- Jan 20 Job Talk - Migration, Social Movements, and the Right to Place
- Jan 20 Co-Sponsored Event - Coffee Hour with Derek Alderman: MLK Streets as Unfinished Civil Rights Work: The Need for Counter-Storytelling in a Trump America
- Jan 27 Job Talk - Just Borders: Place-Specific Duties and the Rights of Immigrants
According to the U.S. Environmental Protection Agency, many global issues will be affected by climate change. These include significant impacts on basic needs such as food, water, health, and shelter. According to the EPA climate change will affect individuals and groups differently. Certain groups of people are particularly sensitive to climate change impacts, such as the elderly, the infirm, children, native and tribal groups, and low-income populations. The EPA stresses that impacts are likely to differ in both magnitude and rate of change in different continents, countries, and regions. They also warn that conflicts, mass migrations, health impacts, or environmental stresses in other parts of the world could raise national security issues.
Who bears responsibility for protecting those whose basic rights are threatened by climate change? What constitutes an ethically justifiable response? These are just a few of the urgent questions raised by climate change. The goal of the Rock Ethics Institute is to partner with scientists, engineers, and policy makers to insure that questions like this do not go unaddressed. Global solutions must be fair solutions.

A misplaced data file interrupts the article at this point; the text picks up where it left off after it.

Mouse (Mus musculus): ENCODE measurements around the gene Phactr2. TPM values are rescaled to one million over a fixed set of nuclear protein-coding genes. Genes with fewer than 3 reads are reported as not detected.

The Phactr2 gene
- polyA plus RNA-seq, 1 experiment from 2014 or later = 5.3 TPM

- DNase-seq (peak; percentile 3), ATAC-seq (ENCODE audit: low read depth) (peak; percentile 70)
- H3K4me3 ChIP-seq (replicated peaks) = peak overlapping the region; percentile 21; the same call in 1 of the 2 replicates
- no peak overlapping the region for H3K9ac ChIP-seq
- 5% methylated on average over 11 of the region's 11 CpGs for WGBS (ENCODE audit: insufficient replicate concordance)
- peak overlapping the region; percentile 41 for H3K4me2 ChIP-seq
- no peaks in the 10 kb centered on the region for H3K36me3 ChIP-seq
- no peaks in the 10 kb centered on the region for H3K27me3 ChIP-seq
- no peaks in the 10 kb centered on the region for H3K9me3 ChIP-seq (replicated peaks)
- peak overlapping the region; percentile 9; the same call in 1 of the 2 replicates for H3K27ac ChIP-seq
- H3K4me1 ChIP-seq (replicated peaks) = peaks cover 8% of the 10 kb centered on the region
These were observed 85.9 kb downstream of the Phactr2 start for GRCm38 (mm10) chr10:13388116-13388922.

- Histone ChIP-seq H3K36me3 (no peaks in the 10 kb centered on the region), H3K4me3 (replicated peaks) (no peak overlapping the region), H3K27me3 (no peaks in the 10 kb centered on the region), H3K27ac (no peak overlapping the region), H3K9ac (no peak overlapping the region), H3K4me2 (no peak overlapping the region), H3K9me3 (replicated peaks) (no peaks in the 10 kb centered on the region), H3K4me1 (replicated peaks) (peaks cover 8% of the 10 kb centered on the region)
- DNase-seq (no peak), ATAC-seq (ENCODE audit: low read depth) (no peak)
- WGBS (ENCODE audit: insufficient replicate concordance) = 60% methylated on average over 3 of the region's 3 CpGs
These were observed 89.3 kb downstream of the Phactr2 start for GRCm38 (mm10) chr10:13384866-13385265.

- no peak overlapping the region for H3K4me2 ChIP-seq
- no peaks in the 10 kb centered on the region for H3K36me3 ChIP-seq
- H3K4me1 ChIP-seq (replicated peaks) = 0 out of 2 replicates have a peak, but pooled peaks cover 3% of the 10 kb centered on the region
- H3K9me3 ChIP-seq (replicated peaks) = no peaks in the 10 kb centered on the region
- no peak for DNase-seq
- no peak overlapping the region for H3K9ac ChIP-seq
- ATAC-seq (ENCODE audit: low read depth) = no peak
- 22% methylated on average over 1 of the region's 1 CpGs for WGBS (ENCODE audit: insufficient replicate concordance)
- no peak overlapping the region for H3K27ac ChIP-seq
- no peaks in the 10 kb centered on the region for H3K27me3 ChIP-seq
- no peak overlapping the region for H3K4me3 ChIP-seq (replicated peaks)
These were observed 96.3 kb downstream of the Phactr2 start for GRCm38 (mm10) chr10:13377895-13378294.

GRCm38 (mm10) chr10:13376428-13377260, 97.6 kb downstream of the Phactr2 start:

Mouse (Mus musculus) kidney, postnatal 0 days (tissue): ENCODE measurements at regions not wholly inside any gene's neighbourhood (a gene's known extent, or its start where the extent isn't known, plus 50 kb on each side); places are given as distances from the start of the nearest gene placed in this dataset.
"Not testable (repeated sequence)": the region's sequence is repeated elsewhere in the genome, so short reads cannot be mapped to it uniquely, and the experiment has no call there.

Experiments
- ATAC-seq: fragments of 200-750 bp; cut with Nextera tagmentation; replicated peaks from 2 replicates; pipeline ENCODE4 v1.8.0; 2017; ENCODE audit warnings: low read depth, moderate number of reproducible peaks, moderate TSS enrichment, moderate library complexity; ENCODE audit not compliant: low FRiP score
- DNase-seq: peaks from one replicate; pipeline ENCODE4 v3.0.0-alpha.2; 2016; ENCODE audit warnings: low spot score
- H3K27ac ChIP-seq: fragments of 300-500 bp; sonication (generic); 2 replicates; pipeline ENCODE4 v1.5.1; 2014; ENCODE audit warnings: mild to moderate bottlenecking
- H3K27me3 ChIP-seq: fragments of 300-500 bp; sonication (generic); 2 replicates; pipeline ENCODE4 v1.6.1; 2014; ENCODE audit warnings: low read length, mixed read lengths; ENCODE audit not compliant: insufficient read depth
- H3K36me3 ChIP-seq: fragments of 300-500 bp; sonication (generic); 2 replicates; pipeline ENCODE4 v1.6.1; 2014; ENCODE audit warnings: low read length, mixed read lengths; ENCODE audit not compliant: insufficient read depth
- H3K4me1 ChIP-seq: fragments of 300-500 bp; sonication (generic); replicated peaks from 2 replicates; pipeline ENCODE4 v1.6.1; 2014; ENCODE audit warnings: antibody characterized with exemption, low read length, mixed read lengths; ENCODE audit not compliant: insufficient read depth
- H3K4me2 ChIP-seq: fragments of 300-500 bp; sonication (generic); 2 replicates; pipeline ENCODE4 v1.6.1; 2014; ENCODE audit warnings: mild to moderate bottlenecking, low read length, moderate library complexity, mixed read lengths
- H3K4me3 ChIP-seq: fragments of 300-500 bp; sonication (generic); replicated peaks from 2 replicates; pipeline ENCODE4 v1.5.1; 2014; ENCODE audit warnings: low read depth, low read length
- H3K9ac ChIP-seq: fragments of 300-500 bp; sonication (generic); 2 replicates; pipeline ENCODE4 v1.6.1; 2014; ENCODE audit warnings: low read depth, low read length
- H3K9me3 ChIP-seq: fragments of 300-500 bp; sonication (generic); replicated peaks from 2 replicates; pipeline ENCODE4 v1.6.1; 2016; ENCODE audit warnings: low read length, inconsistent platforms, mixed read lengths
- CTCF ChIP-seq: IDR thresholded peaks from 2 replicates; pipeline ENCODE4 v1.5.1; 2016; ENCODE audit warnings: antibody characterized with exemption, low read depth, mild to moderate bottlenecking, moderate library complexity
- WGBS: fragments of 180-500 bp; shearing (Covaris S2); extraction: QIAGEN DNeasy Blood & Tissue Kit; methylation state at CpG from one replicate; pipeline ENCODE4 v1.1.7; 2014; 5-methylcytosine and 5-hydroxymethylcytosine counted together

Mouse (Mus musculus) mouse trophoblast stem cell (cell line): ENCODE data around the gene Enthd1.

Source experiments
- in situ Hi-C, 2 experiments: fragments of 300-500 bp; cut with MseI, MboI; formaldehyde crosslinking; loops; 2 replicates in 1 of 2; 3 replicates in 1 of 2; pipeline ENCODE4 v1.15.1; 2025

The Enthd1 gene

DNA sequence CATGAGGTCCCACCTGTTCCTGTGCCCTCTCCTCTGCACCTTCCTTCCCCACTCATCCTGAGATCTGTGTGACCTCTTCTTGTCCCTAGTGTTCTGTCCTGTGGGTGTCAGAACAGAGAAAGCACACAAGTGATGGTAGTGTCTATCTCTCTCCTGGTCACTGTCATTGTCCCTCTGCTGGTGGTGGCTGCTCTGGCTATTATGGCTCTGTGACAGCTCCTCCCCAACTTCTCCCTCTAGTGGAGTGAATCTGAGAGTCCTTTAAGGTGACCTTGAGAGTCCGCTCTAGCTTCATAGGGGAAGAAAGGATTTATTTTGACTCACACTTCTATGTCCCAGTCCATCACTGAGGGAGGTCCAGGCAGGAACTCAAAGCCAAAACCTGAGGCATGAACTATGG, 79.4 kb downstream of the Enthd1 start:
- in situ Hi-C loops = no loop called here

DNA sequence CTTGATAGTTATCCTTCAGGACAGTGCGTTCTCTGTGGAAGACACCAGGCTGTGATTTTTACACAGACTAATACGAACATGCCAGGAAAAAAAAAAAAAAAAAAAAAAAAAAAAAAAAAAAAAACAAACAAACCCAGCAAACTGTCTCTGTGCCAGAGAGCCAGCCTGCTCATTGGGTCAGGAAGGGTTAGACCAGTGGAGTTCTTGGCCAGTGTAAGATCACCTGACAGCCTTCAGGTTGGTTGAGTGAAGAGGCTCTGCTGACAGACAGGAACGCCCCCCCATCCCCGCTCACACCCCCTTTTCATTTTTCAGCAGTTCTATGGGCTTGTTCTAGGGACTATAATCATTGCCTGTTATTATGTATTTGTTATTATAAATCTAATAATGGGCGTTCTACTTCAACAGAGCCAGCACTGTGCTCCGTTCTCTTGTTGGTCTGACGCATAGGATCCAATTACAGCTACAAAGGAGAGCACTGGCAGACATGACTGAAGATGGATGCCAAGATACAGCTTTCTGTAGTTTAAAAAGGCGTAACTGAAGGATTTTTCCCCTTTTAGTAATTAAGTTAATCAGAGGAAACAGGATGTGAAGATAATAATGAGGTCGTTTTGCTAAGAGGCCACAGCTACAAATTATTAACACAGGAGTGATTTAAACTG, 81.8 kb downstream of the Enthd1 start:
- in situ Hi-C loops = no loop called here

Climate change poses historically unprecedented challenges and profound ethical questions – but also new opportunities for global innovation and cooperation.
Who Can Help
Policy makers: those who are engaged in policy discussions, from the local to the global level, and scientists who are informing policy-making processes
Teachers: educators in K-12 and university setting
How is Penn State Contributing?
Penn State is taking a leadership role in responding to global climate change. Penn State scientists have served as Lead Authors in the Fifth Assessment Report (AR5) of the Intergovernmental Panel on Climate Change (IPCC) and other Penn State scientists enjoyed the honor of sharing the 2007 Nobel Peace Prize, which was awarded jointly to the IPCC and Al Gore. Penn State has joined the U.S. Department of Energy’s Better Buildings Challenge and pledged to reduce its building portfolio’s energy use by 20 percent by 2024. Penn State students have also taken on a leadership role. Through groups such as Eco-Action and initiatives like the newspaper recycling program and Friday Night Lights Out, students are helping to make Penn State an innovative leader in climate change response.
The Rock Ethics Institute supports Penn State in its efforts to become an ethical exemplar in meeting the global challenge of climate change, and we urge the larger University community to become informed of these and the many other ways Penn State is Standing Up for climate justice.
Global climate change is already having an impact on many natural and human systems as can be seen in the National Aeronautics and Space Administration’s (NASA) Images of Change.